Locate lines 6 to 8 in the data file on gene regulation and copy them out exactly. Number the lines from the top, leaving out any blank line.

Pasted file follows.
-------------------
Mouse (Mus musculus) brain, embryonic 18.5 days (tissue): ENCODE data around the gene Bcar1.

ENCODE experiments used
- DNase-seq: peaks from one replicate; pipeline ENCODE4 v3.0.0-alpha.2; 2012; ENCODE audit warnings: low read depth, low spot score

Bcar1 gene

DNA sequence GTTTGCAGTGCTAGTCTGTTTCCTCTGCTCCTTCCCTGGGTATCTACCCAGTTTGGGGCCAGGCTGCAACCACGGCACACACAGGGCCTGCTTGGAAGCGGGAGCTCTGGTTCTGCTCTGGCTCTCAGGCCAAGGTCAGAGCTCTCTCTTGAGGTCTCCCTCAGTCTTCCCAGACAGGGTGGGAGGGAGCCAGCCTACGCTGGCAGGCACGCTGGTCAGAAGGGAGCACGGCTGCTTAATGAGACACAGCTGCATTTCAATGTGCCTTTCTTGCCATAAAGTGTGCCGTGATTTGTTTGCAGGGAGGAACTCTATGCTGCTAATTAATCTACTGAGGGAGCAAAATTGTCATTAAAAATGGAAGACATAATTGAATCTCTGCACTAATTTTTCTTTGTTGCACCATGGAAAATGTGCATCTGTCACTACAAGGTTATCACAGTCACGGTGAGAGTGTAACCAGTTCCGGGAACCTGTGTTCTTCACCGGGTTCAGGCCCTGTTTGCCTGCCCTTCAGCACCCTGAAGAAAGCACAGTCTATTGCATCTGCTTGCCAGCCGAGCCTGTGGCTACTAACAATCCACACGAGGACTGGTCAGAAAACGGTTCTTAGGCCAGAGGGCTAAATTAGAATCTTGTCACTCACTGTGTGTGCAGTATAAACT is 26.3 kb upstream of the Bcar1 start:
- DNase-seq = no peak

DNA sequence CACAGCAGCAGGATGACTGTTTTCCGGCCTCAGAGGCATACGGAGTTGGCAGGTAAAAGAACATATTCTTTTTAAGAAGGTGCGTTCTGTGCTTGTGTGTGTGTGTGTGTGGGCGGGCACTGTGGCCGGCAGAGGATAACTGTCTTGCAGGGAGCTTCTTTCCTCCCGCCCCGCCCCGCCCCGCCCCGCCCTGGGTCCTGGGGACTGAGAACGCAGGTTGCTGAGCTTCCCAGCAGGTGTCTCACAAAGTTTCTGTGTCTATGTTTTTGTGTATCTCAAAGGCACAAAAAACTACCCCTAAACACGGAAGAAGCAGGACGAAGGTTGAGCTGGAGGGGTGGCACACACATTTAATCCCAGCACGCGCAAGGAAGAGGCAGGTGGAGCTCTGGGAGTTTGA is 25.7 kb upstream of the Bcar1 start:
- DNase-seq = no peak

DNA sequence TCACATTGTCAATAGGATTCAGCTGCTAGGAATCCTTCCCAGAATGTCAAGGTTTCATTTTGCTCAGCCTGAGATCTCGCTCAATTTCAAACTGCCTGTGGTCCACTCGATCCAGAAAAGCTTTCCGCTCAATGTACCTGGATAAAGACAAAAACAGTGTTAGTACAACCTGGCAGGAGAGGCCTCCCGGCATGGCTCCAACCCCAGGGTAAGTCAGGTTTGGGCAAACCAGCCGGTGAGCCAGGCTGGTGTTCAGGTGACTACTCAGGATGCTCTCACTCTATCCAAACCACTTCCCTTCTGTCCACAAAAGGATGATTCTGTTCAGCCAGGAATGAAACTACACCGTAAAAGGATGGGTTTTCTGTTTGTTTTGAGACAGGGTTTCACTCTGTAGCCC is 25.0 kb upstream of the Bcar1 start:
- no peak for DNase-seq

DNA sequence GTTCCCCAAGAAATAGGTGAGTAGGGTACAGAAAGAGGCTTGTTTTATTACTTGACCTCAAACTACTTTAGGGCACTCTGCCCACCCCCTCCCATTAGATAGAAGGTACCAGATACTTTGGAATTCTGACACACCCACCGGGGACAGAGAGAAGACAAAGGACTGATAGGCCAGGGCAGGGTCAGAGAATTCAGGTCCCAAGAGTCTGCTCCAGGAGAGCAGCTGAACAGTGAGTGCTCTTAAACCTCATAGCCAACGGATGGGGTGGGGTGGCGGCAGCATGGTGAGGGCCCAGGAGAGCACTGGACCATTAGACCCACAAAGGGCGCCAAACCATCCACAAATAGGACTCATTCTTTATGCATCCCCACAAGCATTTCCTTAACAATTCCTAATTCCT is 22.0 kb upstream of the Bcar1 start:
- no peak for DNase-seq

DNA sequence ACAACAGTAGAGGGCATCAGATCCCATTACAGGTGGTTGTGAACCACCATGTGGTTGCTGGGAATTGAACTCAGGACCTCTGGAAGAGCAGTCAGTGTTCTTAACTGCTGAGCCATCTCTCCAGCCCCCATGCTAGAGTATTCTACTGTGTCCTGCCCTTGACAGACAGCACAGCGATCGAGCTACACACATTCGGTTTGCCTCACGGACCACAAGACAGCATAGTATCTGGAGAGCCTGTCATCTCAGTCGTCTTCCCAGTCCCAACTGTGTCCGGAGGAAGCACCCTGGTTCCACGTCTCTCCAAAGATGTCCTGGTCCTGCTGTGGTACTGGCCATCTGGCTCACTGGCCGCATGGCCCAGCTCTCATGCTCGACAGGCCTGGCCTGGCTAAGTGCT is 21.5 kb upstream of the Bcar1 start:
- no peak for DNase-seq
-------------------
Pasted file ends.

- DNase-seq = no peak

DNA sequence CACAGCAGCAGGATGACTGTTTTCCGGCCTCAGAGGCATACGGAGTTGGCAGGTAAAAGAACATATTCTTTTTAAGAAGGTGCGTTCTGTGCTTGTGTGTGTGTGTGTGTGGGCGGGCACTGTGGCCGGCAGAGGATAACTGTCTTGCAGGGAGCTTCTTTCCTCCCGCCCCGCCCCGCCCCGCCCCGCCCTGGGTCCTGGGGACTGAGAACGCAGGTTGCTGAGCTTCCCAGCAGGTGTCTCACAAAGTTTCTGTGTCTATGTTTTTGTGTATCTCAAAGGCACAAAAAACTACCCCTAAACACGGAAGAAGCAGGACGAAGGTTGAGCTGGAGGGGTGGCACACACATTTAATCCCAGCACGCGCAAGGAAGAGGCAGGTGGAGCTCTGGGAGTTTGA is 25.7 kb upstream of the Bcar1 start:
- DNase-seq = no peak